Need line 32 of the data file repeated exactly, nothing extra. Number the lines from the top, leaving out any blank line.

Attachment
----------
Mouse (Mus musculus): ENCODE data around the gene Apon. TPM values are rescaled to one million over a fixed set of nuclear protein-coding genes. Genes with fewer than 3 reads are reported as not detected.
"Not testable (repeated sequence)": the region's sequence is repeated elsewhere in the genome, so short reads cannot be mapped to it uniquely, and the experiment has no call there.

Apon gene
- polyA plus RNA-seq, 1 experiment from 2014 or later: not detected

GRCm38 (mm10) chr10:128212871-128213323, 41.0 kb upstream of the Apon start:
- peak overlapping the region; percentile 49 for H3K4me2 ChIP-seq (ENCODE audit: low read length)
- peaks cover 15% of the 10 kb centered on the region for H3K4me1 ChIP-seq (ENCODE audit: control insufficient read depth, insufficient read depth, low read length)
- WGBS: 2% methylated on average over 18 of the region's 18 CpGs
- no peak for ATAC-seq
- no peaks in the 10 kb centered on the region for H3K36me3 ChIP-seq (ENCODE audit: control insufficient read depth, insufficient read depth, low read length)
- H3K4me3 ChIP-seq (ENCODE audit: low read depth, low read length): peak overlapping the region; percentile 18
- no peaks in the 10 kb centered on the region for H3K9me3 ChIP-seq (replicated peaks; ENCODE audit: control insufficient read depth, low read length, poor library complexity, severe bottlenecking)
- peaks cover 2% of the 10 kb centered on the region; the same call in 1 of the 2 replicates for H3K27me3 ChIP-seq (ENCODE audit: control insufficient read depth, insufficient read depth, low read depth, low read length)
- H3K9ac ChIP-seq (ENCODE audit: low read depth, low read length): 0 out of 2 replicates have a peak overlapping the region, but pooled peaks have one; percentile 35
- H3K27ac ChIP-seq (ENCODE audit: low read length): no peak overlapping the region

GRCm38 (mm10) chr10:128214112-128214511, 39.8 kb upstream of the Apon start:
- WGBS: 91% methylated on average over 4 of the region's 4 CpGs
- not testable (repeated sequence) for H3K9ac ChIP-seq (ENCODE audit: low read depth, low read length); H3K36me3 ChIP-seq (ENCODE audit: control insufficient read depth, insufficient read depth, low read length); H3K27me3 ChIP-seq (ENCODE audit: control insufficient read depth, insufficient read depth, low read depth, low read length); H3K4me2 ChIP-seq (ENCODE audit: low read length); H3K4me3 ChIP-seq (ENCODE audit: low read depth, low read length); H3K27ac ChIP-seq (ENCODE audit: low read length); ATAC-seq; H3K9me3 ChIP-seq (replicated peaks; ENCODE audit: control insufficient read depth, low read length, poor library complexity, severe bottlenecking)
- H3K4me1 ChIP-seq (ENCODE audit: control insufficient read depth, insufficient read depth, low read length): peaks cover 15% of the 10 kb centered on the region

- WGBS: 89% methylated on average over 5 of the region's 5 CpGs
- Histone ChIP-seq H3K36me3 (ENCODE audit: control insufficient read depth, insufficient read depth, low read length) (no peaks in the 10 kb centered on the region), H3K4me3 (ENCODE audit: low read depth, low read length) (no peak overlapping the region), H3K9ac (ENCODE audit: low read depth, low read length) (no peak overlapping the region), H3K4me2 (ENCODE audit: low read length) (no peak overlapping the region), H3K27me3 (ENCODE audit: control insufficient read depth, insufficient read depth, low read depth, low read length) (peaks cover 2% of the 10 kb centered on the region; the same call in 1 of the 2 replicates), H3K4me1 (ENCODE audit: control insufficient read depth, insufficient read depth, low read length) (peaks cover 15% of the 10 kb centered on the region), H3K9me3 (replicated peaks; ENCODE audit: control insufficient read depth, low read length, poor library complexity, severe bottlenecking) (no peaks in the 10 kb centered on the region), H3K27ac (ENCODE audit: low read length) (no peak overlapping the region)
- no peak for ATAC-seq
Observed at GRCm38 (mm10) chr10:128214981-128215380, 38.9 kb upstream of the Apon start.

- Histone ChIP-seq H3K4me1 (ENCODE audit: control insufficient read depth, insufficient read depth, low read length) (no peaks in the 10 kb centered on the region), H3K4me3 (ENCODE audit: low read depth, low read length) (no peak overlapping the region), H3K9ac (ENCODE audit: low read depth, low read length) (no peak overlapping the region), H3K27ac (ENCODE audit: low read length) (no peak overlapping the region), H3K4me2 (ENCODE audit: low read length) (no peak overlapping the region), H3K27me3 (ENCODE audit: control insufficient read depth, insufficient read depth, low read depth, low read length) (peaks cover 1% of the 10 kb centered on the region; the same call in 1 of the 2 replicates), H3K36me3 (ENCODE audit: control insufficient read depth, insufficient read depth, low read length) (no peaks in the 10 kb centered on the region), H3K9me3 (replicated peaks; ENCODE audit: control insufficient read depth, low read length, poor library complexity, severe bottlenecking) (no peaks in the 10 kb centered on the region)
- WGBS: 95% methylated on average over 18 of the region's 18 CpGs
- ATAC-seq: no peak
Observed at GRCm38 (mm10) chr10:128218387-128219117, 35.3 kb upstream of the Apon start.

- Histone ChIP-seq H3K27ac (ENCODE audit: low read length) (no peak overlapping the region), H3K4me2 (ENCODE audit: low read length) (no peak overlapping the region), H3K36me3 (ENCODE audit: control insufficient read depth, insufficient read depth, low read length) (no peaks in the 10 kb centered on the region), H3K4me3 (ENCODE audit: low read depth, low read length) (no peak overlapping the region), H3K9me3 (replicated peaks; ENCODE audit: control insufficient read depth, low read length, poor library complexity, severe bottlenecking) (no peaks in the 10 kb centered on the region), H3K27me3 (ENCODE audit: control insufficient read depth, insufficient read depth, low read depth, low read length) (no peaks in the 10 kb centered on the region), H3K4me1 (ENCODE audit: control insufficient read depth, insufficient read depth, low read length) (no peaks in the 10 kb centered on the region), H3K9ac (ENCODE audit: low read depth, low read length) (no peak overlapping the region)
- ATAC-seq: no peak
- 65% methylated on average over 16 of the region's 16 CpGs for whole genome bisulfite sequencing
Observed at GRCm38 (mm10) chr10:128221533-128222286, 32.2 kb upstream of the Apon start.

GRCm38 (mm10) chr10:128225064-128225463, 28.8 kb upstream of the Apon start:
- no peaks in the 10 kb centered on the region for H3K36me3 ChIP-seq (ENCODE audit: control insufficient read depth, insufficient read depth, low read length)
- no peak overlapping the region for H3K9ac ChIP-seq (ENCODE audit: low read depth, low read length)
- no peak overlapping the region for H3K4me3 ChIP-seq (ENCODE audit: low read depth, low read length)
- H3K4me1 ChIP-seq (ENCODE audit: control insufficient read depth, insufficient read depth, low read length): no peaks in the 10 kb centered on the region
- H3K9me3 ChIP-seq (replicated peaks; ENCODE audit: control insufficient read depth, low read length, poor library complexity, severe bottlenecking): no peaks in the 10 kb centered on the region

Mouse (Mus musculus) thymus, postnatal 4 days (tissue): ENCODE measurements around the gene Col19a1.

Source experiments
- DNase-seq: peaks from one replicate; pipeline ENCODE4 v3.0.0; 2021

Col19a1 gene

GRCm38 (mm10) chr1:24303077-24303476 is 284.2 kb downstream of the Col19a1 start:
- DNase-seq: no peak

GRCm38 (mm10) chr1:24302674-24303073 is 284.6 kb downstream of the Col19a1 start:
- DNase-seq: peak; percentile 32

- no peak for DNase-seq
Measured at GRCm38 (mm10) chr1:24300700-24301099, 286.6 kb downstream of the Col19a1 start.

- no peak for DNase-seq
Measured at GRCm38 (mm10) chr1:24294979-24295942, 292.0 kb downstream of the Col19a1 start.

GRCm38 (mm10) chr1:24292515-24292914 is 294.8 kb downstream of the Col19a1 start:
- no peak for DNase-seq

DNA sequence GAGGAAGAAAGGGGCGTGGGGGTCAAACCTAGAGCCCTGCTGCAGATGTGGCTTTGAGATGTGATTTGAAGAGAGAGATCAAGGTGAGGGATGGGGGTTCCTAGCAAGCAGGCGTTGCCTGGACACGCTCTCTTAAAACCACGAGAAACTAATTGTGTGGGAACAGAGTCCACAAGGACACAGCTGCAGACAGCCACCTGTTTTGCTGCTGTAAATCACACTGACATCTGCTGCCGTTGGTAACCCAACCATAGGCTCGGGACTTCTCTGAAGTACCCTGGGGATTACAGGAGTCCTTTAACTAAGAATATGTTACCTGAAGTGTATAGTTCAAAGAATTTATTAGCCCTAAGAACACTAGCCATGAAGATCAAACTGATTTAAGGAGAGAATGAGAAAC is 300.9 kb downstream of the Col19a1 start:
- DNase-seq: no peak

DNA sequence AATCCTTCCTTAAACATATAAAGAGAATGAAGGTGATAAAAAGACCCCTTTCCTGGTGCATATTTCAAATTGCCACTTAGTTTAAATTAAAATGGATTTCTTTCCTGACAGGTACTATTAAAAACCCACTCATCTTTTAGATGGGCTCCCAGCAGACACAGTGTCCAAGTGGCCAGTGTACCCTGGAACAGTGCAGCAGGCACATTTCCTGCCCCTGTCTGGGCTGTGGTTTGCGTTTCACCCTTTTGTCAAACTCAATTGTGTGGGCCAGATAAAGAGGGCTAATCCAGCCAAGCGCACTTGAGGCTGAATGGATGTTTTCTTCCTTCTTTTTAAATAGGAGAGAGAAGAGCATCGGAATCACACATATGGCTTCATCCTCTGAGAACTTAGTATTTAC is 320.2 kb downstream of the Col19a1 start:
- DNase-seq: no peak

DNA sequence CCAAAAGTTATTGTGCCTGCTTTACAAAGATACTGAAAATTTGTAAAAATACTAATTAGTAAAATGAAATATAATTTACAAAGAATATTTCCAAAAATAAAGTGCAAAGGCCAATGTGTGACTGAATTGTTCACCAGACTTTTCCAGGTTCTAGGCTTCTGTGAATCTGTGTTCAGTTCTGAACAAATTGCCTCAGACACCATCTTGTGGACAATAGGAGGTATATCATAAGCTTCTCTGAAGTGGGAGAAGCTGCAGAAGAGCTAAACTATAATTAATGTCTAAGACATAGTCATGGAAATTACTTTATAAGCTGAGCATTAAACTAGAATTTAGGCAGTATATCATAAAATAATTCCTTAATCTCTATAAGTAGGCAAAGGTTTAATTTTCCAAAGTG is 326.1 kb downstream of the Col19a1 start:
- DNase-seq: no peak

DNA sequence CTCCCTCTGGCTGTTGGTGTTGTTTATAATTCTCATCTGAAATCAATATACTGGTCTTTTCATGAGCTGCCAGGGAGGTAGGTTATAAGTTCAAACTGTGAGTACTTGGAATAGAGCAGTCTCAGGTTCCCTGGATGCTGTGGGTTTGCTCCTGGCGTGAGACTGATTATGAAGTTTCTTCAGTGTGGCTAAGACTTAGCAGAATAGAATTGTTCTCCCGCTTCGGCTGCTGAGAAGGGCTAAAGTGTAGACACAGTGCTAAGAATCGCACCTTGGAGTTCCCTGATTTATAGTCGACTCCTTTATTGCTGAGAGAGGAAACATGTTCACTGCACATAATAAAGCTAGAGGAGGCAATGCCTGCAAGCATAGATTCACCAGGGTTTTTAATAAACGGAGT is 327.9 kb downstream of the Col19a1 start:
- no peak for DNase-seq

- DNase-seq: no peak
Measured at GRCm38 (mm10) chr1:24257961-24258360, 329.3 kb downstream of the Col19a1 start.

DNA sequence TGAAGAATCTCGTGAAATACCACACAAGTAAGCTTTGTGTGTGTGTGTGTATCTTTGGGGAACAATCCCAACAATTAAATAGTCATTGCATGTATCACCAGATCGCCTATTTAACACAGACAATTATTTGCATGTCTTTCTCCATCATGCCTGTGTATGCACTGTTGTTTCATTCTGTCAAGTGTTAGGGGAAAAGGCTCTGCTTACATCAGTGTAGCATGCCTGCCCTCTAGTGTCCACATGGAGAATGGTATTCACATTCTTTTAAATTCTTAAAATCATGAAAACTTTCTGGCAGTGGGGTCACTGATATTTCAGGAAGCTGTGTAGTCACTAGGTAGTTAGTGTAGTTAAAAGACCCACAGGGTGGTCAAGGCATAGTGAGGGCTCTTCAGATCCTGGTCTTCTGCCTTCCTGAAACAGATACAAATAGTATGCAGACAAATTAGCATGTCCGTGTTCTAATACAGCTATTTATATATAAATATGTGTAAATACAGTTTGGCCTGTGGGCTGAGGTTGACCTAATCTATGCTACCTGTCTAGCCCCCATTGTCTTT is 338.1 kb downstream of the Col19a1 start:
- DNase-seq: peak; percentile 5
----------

GRCm38 (mm10) chr10:128225064-128225463, 28.8 kb upstream of the Apon start: